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VFT on its last legs... is it too late??

Jul 13, 2017
I got a vft as a gift about a month ago. It was very sickly, and it progressively got worse no matter what I did to try and save it. Now its on its absolute last legs. Is there any way to save this poor little plant? I'd hate for it to die on me.

NOTE This picture is right before I watered it for the first time, after repotting it in more appropriate perlite/peat mix today. It isn't usually this dry. I just find it easier to pot plants in dry soil.

Last edited:
Aug 4, 2008
The best thing to do is to keep it in stable conditions. Just keep it moist and sit on your hands for a month.
Nov 10, 2013
Hacienda Heights, CA USA
I'm not sure if the plant can be saved but it isn't a good idea to pot plants in dry soil because both peat moss and long-fibered sphagnum hold a lot of water and it is difficult to get them wet unless you really soak them.
Apr 19, 2012
Greeley, CO, USA
It is more than possible to save this plant, but it would have done better if left where it was and if you had started with moist soil; as Tanukimo noted peat moss (not as much sphagnum if it's good quality) is very hydrophobic when dry and it needs to be prepped before use.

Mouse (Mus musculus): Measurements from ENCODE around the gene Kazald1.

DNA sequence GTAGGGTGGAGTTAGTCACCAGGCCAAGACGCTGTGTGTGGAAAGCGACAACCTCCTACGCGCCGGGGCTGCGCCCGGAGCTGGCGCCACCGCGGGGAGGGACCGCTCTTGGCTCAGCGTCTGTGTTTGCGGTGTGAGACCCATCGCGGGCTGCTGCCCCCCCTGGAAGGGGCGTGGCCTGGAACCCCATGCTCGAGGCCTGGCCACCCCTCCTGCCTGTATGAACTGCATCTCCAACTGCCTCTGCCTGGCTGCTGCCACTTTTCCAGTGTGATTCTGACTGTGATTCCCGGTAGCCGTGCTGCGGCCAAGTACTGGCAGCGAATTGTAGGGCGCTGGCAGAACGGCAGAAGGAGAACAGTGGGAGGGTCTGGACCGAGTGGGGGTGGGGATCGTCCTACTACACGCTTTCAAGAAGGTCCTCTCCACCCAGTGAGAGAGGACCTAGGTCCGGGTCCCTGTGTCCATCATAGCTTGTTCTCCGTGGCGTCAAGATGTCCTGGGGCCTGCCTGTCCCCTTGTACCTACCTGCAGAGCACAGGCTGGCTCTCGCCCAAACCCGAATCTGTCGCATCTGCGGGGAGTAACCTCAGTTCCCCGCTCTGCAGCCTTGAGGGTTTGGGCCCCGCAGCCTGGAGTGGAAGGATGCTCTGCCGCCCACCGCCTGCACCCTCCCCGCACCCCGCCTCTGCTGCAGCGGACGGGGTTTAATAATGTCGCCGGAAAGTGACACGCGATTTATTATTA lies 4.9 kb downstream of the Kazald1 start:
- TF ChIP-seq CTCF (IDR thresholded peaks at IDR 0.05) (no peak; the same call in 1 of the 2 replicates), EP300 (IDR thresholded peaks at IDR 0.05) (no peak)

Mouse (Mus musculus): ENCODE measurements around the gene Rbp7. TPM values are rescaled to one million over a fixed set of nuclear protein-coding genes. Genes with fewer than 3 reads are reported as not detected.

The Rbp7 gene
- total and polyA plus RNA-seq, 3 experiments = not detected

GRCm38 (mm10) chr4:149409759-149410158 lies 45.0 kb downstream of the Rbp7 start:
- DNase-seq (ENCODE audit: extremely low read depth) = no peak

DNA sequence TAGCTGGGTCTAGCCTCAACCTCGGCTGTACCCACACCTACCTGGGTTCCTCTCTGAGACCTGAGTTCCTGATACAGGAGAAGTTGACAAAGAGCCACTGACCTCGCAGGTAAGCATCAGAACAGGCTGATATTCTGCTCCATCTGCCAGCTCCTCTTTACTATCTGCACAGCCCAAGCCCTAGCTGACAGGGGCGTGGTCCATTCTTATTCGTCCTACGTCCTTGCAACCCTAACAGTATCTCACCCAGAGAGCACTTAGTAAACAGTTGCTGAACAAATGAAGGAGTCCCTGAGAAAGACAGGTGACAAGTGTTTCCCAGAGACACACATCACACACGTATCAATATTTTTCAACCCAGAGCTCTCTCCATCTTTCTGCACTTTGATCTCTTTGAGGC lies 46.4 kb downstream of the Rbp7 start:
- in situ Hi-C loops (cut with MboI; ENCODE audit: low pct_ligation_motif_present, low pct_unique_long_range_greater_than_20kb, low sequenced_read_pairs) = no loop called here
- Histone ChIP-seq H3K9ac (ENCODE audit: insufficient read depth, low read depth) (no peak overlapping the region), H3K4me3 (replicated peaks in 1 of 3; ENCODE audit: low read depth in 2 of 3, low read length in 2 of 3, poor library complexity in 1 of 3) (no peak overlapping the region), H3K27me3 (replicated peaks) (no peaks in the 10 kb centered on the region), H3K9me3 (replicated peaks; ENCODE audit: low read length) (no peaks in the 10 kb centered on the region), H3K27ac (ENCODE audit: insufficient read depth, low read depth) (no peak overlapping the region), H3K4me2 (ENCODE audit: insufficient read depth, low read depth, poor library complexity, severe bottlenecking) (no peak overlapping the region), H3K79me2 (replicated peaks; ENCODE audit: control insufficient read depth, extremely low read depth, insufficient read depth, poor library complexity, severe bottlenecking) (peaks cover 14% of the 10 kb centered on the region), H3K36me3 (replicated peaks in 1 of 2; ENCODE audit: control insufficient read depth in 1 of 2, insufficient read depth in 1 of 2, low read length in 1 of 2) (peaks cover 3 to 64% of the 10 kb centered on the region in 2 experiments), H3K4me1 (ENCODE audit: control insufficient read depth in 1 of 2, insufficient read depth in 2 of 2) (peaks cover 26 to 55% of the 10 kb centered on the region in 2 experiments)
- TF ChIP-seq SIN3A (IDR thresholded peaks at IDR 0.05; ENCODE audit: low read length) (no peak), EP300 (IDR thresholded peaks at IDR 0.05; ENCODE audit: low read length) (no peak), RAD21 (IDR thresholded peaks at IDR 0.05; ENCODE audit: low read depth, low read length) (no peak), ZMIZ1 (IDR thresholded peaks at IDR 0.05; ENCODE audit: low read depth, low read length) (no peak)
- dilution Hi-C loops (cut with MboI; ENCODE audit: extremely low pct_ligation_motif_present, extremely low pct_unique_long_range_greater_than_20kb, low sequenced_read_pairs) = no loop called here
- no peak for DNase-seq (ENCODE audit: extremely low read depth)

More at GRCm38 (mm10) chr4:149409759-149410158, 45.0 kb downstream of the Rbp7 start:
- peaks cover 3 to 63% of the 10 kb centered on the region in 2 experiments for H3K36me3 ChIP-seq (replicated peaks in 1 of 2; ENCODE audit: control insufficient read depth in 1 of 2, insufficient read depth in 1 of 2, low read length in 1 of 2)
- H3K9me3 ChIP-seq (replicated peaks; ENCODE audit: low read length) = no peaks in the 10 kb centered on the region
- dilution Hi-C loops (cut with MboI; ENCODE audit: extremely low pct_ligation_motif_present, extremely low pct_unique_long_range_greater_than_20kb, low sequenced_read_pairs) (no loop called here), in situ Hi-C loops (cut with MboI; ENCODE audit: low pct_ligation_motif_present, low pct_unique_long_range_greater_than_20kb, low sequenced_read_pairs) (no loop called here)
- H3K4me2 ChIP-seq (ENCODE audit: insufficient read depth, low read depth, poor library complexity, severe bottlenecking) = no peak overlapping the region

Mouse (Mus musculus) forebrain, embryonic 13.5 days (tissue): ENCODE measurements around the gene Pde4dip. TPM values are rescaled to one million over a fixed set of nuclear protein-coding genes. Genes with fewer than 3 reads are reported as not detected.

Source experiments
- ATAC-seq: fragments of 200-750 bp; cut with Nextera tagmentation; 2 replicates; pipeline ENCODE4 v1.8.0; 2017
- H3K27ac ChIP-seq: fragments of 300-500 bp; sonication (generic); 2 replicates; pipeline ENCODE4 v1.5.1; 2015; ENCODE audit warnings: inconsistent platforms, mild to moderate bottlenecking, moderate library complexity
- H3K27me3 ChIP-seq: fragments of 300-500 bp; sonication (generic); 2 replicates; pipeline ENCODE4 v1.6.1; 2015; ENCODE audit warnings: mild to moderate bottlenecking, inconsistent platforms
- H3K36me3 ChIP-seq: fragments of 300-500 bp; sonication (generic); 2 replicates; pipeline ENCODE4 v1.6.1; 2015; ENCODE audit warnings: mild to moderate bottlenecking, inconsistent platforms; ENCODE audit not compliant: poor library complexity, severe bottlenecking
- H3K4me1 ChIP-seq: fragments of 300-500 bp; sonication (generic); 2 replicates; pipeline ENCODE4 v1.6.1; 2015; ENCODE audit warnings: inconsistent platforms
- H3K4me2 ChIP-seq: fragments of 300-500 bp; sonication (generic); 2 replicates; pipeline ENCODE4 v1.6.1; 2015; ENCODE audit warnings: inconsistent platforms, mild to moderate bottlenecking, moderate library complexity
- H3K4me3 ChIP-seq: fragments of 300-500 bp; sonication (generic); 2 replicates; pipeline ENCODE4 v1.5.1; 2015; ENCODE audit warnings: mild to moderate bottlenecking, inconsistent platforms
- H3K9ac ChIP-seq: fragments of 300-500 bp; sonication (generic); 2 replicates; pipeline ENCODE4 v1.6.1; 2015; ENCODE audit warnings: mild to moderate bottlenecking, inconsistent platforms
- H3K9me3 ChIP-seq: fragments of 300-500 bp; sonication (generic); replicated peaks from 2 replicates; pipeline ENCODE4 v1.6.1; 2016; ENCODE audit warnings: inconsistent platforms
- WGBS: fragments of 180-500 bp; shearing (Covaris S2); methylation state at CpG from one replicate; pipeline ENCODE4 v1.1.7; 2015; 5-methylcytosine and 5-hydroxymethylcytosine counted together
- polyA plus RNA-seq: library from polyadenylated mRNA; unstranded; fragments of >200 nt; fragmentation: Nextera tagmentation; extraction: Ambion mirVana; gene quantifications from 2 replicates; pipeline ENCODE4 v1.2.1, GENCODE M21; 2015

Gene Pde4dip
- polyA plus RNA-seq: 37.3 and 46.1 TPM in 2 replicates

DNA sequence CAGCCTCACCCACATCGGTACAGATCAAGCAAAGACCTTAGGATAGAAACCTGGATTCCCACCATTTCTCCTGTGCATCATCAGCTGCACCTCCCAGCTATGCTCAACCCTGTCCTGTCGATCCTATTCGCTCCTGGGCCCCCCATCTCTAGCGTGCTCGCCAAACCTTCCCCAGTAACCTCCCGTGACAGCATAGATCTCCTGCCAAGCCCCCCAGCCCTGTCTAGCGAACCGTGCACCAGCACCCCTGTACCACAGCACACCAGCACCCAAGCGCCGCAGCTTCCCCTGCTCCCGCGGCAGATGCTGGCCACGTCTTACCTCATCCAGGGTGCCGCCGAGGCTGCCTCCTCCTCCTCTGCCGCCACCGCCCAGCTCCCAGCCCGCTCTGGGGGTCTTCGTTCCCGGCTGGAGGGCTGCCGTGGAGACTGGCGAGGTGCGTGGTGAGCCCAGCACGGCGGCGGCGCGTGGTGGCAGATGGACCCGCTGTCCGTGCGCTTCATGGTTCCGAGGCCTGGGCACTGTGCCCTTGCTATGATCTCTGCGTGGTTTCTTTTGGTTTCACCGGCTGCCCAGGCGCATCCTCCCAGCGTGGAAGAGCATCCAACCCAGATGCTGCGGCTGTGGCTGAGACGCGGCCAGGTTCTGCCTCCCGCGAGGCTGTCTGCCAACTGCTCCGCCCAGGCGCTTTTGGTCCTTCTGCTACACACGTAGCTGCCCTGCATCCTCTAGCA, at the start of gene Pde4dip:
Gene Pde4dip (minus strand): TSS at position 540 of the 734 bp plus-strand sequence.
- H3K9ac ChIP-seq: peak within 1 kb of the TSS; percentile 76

I'm growing CPs in the Desert of Tucson, Az
Staff member
Jul 12, 2001
Tucson, Arizona USA
I echo the comments about the media being dry and it being quite difficult to get it wet when it is that dry. You need to put the whole pot in something deep and water it about 1/3 up the pot. Then later, increase that to 2/3 up the pot (you don't want the plant or media to float away). The last step would be to water it up to just under the media line and leave it there for a day or two, this should help get the peat to become wet. Then remove it from this setup and go to normal watering which is leaving it in a saucer where you add water about 1" deep, and water again once the saucer has been dry for about a day. The soil should never be as dry as it is in this photo... Do this, and keep the conditions right and that plant will either recover, or it will produce a bunch of little plants by acting as a bundle of leaf pulls.